INSTEAD: buy the Starbucks Italian Roast and Café Estima; they are certified by Fair Trade! You can also order online from Café Justo, Jurang and Equal Exchange —entire companies dedicated to producing Fair Trade coffee.

H&M

A 2016 report stated that as of December 31, 2015, 31 out of 72 H&M suppliers were using illegal contracts. In other words, these contracts allowed for wrongful termination. Now I know what you are thinking: the current system of hiring/firing in the U.S. is full of problems, and it takes way too much work to fire a bad employee in most cases. Well, the situation in countries like Cambodia and India are a little different. Often times, employees of H&M will be forced to work for excessive overtime hours—far beyond the legal limit—with no increase in their weekly take home pay. They are also often working in sweatshop conditions, with no breaks and unsanitary environments. Moreover, the contracts allow the factory to fire a worker for refusing to work these long hours. In fact, a garment worker in Cambodia stated: "We often get sick around once a month. We don’t eat enough and work too much trying to maximize the piece rate. Also, we don’t stop to go to the bathroom. We often work through lunch breaks or go back into work early, so there is hardly any time to rest."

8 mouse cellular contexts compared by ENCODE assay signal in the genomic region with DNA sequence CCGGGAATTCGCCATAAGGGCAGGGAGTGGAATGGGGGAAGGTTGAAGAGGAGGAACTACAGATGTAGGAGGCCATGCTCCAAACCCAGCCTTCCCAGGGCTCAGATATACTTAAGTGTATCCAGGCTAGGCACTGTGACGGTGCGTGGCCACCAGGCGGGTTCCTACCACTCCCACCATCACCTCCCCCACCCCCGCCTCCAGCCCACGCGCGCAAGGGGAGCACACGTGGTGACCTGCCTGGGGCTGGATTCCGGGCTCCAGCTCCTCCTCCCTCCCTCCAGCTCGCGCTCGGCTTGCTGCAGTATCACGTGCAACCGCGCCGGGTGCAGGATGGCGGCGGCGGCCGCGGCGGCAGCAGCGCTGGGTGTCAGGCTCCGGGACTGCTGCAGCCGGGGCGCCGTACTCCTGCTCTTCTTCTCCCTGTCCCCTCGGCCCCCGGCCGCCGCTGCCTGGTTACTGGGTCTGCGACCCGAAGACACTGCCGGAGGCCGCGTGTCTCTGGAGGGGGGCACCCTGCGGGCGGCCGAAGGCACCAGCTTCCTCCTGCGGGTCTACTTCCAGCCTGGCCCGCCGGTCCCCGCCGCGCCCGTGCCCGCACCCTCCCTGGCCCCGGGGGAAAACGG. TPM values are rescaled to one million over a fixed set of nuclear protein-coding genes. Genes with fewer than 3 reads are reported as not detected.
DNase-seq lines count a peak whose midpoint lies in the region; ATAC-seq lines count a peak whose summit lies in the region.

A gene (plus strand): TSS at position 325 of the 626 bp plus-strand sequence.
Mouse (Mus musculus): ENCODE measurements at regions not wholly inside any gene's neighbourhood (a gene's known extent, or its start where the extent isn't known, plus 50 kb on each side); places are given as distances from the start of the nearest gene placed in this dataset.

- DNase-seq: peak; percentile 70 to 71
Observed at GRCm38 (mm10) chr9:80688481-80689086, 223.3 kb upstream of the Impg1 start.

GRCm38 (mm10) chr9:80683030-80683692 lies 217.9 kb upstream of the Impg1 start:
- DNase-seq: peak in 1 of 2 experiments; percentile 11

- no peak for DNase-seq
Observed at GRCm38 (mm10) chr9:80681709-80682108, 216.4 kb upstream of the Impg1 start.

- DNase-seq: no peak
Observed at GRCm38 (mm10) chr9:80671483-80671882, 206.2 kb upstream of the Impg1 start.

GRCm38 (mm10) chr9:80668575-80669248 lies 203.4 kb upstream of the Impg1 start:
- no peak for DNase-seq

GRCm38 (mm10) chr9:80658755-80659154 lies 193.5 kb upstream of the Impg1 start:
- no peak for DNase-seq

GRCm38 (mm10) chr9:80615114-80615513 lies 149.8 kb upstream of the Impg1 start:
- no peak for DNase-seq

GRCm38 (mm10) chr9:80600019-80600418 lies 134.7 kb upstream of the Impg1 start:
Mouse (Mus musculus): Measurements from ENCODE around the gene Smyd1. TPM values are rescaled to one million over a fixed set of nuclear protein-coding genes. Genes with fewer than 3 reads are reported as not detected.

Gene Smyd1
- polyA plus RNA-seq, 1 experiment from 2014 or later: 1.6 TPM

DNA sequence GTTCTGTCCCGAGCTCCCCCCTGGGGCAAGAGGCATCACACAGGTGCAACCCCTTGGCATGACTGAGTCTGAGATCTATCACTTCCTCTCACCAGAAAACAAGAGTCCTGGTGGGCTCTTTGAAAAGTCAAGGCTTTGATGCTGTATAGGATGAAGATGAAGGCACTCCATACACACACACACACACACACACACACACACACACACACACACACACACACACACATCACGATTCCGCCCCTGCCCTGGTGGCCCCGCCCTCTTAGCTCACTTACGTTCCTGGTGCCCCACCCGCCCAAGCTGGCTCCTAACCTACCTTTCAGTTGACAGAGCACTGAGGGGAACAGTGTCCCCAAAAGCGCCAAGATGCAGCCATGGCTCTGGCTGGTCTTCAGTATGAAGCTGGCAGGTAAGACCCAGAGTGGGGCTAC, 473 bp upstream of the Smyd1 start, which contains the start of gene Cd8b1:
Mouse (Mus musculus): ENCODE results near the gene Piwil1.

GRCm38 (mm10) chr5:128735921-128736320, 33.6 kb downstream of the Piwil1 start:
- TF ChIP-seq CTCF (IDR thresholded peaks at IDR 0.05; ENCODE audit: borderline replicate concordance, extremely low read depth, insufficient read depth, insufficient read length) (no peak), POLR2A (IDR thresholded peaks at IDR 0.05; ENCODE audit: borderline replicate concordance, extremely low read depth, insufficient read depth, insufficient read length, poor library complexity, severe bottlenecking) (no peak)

INSTEAD: shop at one of these other retailers that are guaranteed to have fair-trade labor!

Walmart